●    Encourage residents and long­term visitors to receive a dose of IPV four weeks to 12 months prior to international travel; those undertaking urgent travel (i.e. within four weeks) should be encouraged to receive a dose at least by the time of departure.

●    Ensure that travelers who receive such vaccination have access to an appropriate document to record their polio vaccination status.

●    Intensify regional cooperation and cross­border coordination to enhance surveillance for prompt detection of poliovirus, and vaccinate refugees, travelers and cross­border populations, according to the advice of the Advisory Group.

●    Further intensify efforts to increase routine immunization coverage, including sharing coverage data, as high routine immunization coverage is an essential element of the polio eradication strategy, particularly as the world moves closer to eradication.

●    Maintain these measures until the following criteria have been met: (i) at least six months have passed without the detection of circulation of VDPV2 in the country from any source, and (ii) there is documentation of full application of high quality eradication activities in all infected and high risk areas; in the absence of such documentation these measures should be maintained until the state meets the criteria of a ‘state no longer infected’.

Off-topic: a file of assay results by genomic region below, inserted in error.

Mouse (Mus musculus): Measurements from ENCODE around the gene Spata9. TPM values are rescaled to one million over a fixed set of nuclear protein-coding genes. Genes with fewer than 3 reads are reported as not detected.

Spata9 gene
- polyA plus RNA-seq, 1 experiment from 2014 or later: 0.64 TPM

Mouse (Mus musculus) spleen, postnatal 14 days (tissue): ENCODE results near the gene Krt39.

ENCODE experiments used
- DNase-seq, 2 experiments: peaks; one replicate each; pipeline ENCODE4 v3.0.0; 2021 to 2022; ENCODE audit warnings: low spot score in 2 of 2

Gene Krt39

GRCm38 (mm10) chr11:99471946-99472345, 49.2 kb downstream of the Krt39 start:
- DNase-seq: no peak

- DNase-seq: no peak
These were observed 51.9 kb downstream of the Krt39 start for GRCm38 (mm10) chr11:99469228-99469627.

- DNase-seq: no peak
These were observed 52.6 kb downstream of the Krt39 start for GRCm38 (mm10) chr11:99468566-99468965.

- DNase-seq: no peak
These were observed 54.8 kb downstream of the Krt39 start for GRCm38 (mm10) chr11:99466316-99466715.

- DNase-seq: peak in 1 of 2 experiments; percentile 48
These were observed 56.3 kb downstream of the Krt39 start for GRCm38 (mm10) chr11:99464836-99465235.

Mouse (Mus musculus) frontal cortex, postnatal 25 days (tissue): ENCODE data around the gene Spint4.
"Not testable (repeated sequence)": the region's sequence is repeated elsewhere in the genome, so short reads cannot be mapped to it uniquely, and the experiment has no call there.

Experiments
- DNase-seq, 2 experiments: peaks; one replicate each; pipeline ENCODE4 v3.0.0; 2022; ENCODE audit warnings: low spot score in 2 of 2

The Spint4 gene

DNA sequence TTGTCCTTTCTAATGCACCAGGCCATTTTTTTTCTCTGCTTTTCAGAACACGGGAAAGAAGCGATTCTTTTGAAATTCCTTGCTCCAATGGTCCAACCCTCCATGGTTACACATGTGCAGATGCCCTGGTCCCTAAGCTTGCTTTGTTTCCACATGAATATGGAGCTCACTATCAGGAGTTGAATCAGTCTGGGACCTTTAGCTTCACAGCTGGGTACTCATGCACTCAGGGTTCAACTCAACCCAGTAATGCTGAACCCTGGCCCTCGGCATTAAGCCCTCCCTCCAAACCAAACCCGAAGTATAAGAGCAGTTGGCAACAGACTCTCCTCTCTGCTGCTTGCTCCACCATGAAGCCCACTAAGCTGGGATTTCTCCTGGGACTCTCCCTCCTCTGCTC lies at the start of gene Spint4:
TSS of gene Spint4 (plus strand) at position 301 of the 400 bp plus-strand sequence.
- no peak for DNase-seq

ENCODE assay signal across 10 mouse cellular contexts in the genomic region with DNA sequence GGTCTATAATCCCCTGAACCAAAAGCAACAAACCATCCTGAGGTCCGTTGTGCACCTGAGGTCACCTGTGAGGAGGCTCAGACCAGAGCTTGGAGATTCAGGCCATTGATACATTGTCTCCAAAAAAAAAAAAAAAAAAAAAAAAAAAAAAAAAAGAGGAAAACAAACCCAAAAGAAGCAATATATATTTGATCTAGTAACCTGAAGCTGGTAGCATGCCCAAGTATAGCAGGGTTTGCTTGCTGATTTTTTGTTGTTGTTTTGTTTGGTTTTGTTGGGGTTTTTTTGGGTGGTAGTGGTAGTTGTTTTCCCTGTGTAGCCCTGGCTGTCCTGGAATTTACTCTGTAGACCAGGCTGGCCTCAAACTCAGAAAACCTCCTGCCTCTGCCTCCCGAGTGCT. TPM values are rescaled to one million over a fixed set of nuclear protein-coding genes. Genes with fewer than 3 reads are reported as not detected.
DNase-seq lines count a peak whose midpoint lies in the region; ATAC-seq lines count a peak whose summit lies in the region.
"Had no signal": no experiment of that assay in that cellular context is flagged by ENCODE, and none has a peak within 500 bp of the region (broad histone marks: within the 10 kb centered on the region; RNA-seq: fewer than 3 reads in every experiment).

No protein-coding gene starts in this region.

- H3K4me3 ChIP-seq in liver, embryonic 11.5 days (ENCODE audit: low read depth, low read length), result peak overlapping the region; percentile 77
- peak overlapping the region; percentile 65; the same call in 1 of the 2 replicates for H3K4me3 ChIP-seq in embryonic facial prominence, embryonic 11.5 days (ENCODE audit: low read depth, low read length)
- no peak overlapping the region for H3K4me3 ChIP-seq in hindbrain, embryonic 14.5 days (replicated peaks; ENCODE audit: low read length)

●    At the end of 12 months without evidence of transmission, provide a report to the Director-General on measures taken to implement the Temporary Recommendations.

 

 


 

States no longer infected by WPV1 or cVDPV, but which remain vulnerable to re-infection by WPV or cVDPV

 

WPV1

none                    

cVDPV

Mozambique         (most recent cVDPV2 detection 17 December 2018)

PNG                      (most recent cVDPV1 detection 6 November 2018)

Indonesia              (most recent cVDPV1 detection 13 February 2019)

Myanmar              (most recent cVDPV1detection 9 August 2019)

China                    (most recentcVDPV2 detection 18 August 2019)

 

These countries should:

●    Urgently strengthen routine immunization to boost population immunity.

●    Enhance surveillance quality, including considering introducing supplementary methods such as environmental surveillance, to reduce the risk of undetected WPV1 and cVDPV transmission, particularly among high risk mobile and vulnerable populations.